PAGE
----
Domain Based Web Testing

Domain based web testing is a style of writing and organizing testing scripts so that they can:

This is crucial especially for a large scale web application.

Example

Domain based web testing focusing on the intent of the test rather than the action of the test.

Watir Style

The simplest domain based web testing wraps the browser object (the one that provides the API to drive the browser) into a page object that provides API that returns the HTML element object based on what you can do at the current page. This is the style that watir provides. These HTML element object classes are simply wrappers that wraps the action command and delegate to the browser driver class as action based command.

login_page = LoginPage.new(@browser)
login_page.username_field.enter('user')
login_page.password_field.enter('password')
login_page.login_button.click

Page Object with Behaviors

When the user comes to a page, they normally wants to do a certain task that involves a group of actions. The page objects should provide those APIs so that the test is clear on what the test is doing rather than how it is doing it.

login_page = LoginPage.new(@browser)
login_page.login('user', 'wrongpassword')
work_items_page = WorkItemsPage.new(@browser)
work_item_page.fill_in(data_fixture.create_full_work_item_data)
work_item_page.due_date_field.enter_yesterday
work_item_page.submit_buttoc.click
work_item_page.should be_present
work_item_page.error.should be_visible
work_item_page.error.text.should == 'Due date should be after today'

Benefit on Testing Quality

Domain based web testing requires extra work to design and implement the page and HTML element objects. However, experiences have shown that they pay off quickly.

With the shared code, each tests only need to write the code that is special about the test. This makes it easy to understand the tests and maintain them. For example, with each page provide the way to locate the HTML elements on the page, it is easy to find the code and change it when the element id or name changes.

The following are the patterns that have been proved to be useful. Try them out and see if they are useful to your project as well.

Shared Steps

You can wrap common steps into the behavior of the component (page or HTML element).

For example, you can create the login method on the login page. This method will enter the user name and password, click on the submit button and make sure that the login was successful. You can even create different user on the fly and login as the user so that different tests will work on different sets of data and won’t affect each other.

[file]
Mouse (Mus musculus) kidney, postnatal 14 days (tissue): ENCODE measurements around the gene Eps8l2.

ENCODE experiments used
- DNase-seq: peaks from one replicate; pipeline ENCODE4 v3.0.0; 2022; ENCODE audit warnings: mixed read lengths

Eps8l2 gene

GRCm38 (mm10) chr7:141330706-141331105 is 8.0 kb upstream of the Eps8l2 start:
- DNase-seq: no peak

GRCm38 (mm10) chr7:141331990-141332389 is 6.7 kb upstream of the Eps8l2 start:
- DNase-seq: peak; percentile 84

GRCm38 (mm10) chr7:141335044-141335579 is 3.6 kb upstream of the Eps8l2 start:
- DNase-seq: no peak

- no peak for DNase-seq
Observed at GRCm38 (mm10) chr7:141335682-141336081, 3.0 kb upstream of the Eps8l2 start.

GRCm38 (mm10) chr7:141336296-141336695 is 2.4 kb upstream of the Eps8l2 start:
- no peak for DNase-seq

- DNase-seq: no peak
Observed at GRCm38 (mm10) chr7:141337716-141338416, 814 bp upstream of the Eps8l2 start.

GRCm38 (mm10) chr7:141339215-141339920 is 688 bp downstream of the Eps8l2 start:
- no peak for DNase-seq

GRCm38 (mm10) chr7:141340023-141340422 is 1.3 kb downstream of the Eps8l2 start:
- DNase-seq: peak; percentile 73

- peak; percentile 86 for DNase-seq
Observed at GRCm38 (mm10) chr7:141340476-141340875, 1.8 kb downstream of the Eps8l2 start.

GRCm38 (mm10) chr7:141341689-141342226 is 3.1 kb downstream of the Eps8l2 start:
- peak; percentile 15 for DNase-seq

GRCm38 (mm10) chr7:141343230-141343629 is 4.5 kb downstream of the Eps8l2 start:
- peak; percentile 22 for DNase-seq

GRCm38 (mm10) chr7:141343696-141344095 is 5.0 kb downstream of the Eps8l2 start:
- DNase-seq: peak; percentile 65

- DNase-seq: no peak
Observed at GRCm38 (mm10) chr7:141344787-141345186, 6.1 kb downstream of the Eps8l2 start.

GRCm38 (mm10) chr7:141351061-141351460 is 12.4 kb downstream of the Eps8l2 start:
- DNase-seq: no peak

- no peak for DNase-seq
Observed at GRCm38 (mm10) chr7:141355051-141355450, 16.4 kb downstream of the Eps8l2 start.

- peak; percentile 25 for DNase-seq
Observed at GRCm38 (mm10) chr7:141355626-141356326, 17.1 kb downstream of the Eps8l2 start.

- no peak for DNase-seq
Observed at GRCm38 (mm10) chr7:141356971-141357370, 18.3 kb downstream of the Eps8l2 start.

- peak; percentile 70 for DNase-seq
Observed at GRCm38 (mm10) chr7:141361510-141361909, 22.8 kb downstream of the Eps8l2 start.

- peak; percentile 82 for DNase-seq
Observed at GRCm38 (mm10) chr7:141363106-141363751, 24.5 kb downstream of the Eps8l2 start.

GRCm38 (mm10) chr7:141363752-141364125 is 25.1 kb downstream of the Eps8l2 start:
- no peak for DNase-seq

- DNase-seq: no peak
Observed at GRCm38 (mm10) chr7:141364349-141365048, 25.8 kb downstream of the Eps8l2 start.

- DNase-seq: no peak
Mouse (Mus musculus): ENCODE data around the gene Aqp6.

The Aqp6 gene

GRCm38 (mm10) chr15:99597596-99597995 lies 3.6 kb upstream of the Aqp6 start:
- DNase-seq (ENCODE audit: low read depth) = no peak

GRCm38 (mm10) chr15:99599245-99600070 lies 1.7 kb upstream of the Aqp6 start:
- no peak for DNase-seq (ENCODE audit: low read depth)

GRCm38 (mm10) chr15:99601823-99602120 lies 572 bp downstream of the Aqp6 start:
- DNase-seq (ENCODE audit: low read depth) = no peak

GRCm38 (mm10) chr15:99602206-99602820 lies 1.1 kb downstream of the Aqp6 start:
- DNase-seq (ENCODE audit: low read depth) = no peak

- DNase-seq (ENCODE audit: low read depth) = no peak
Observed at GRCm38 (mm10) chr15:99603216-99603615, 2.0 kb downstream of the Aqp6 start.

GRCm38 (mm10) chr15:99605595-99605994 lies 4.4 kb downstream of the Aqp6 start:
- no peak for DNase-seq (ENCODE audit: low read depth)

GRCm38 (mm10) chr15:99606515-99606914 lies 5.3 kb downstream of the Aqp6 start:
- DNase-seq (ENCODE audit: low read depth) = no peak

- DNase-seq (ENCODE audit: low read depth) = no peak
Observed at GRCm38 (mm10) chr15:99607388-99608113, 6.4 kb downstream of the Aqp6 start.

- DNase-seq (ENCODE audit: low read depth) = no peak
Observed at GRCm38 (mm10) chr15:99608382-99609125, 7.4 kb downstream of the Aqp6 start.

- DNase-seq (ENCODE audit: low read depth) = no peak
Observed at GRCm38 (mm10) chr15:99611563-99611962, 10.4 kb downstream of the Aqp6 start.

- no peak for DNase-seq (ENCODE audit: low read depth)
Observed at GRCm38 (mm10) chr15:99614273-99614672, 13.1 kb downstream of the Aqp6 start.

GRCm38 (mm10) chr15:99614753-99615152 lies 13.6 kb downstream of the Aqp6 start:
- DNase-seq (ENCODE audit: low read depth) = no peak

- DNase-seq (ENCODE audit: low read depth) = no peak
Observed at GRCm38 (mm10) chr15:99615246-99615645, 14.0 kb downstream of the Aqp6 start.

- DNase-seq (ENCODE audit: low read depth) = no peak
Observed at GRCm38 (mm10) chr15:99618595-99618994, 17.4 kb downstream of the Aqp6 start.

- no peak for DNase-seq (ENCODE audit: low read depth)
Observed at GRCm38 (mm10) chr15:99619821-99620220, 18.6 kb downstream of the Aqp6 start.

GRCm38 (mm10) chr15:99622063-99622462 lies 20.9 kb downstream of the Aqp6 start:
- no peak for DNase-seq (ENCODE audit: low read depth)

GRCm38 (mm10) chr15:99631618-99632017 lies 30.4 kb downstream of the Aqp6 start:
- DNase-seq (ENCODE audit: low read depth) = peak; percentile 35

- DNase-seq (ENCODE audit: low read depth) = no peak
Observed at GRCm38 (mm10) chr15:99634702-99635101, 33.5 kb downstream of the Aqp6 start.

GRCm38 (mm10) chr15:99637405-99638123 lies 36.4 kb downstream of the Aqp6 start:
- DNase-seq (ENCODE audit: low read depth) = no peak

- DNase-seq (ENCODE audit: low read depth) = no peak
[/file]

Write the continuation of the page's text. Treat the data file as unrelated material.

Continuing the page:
Widgets

Some HTML element does form submission upon change automatically and some doesn’t. You can design your HTML element object so that it knows when the value changes, it needs to wait for the page load.

Some HTML element has Javascript associated with it so that some other part of the page will change, even when there is no page load. You can also design the element to wait for the condition. For example, for a check box that shows and hides a comment filed, it can be designed as following:

class CommentCheckBox
  attr_reader :browser, :locator

  def initialize(browser, locator, comment_span)
    @browser = browser
    @locator = locator
    @comment_span = comment_span
  end

  def selected
    browser.get_value(locator) == 'on'
  end

  def click
    old_value = selected
<<<<<<< HEAD:site/doc/example.rb
    browser.wait_for_condition(@comment_span.script_check_visible((not old_value)), 5000)
=======
    browser.wait_for_condition(@comment_span.script_check_visible(not old_value), 5000)
>>>>>>> a3598e23fd3d746137b3a82b575d68ed060b1d4b:site/doc/example.rb
  end
end

In this way, the test code will remain the same and all the work that making sure the test dose what it intends to do is encapsulated into the place where it should be.

Speed Up Data Setup

It is always best to exercise the web application during the tests. However, for a large application with lots of tests, it might not be feasible to run everything through browser. You would still want each page to be fully tested but for some of the tests, it is a good idea to create the test data directly into the database. This will speed up your tests and give you better test coverage.

With the domain based web testing, your tests only concentrate on what kind of data to generate and delegate the generation detail to the page objects. When performance becomes a concern for your tests, you can add additional behavior on those page objects so that for most of the test it delegates the data creation to a back-end API that inserts the data directly into the database.

Benefit on Communication

With your domain based testing code expressing the intent of the test, you have created a “domain specific language” for testing of your web application. It would not be hard to go from here and match that language to your domain language. For detail on domain driven design, see Domain Driven Design